Egede LE (Charleston VA REAP), Lynch CS
(Charleston VA REAP)
To identify the independent factors associated with VA use among a national probability sample of veterans.
Data on 33,813 veterans sampled as part of the 2003 Behavioral Risk Factor Surveillance Survey were analyzed. VA use was ascertained by the following question “In the last 12 months have you received some or all of your health care from VA facilities?" VA use was defined as receiving some or all health care from a VA facility. In unadjusted analysis, VA users were compared to non-users across demographics (age, sex, race/ethnicity, marital status), socioeconomics (education, income, employment), access to care (health insurance, access to a primary care provider), health status, and comorbidity (diabetes, hypertension, hyperlipidemia, arthritis, cardiovascular disease, stroke) categories. Multiple logistic regression was used to determine the independent factors associated with VA use adjusting for all the covariates listed above. STATA Version 10 was used for statistical analysis to account for the complex survey design and to yield population estimates.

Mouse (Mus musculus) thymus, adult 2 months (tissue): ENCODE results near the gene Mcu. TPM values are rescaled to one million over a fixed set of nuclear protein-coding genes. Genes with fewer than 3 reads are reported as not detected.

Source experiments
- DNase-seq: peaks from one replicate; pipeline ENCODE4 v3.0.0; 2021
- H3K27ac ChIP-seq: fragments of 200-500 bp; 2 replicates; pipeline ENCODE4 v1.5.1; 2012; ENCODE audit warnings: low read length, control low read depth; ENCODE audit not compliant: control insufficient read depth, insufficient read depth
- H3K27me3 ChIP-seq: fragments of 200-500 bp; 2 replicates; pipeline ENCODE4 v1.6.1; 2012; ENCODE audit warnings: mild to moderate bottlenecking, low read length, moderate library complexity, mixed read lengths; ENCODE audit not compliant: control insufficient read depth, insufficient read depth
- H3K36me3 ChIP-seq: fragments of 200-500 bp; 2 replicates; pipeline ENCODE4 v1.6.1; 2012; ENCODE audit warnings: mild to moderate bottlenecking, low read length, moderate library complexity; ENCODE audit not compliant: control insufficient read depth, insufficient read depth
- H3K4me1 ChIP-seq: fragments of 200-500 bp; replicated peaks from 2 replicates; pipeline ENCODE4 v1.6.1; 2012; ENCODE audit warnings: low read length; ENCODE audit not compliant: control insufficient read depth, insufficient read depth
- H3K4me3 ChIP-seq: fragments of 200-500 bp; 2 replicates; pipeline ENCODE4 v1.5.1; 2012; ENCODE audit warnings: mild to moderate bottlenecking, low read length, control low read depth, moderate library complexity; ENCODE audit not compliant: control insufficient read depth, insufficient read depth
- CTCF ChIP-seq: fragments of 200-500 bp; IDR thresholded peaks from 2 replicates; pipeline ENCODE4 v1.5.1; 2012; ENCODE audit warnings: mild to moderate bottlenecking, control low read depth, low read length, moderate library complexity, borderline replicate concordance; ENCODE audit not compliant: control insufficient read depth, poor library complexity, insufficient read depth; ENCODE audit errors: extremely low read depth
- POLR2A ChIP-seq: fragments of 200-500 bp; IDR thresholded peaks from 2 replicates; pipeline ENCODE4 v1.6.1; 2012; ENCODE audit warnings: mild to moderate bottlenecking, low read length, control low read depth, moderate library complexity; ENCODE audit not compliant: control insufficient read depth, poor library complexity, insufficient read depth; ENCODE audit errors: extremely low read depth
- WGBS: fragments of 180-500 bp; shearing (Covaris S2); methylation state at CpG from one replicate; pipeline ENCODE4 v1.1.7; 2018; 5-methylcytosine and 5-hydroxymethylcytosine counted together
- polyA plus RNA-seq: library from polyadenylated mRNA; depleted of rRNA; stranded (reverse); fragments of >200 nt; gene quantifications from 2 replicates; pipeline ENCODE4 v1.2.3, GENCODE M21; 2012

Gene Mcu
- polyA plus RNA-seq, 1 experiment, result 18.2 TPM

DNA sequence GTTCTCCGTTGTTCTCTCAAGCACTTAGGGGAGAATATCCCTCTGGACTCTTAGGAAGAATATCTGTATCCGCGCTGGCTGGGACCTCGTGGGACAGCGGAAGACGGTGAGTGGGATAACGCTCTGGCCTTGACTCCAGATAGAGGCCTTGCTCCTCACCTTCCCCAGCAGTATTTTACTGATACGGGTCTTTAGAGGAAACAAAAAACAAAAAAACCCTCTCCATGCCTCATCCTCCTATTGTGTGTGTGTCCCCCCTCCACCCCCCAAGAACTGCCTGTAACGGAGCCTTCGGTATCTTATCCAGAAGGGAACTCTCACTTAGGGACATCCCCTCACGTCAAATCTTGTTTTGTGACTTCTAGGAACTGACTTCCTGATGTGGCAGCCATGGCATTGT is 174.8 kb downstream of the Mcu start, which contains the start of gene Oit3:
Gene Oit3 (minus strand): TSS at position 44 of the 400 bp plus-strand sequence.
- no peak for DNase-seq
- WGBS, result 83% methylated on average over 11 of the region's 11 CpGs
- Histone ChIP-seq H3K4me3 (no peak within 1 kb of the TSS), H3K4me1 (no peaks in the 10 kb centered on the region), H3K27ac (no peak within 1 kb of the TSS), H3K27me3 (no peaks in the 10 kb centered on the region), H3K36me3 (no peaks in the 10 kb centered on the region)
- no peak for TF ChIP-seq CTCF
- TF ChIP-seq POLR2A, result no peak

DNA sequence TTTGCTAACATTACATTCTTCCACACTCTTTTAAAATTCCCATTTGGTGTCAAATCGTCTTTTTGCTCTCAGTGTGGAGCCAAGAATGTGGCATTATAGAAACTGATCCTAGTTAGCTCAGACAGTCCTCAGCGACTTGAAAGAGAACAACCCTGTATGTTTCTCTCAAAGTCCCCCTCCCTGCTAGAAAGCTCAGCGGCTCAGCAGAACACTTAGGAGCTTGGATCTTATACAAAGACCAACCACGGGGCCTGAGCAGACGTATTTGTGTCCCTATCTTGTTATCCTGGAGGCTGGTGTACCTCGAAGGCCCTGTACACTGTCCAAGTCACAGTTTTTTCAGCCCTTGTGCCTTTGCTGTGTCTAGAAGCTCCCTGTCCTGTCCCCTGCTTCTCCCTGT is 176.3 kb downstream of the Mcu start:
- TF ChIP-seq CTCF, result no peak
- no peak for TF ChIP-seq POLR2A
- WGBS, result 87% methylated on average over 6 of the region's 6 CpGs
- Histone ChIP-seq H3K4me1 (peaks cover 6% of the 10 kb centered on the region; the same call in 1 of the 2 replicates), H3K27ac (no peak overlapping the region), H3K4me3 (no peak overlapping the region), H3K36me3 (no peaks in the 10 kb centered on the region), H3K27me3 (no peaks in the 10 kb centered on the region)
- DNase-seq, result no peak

In the US population in 2003, 14.2% (95% CI 14.0-14.5) were veterans. Among veterans, 17.2% (95% CI 16.5-17.9) received some or all of their health care from VA facilities. In unadjusted analyses, VA use differed significantly by race/ethnicity, age, education, income, marital status, employment, health status, insurance, access to primary care provider, and comorbidity status. In the full adjusted model, independent factors associated with VA use included being non-Hispanic Black OR 1.89 (95% CI 1.54-2.31), non-Hispanic Other OR 1.54 (95% CI 1.06-2.24) [reference group non-Hispanic White]; income < $50,000 OR 0.65 (95% CI 0.60-0.75), income $50,000-75,000 OR 0.47 (95% CI 0.38-0.58), income $75,000 OR 0.28 (95% CI 0.22-0.35) [reference group income < $25,000]; employment OR 0.67 (95% CI 0.57-0.79); excellent/very good/good health status OR 0.66 (95% CI 0.57-0.75); and having any of the listed comorbid conditions OR 2.12 (95% CI 1.78-2.52).
A significant proportion of veterans do not receive care from VA facilities. Ethnic minority status and having comorbid conditions are significantly associated with VA use, while higher income, employment, and good perceived health status are significantly associated with non-use of VA services.
The VA serves as an important national “safety net” provider for ethnic minority, indigent, vulnerable, and chronically ill veterans. Additional funding and coordinated strategies to expand access to VA services is necessary to maintain this important “safety net” function.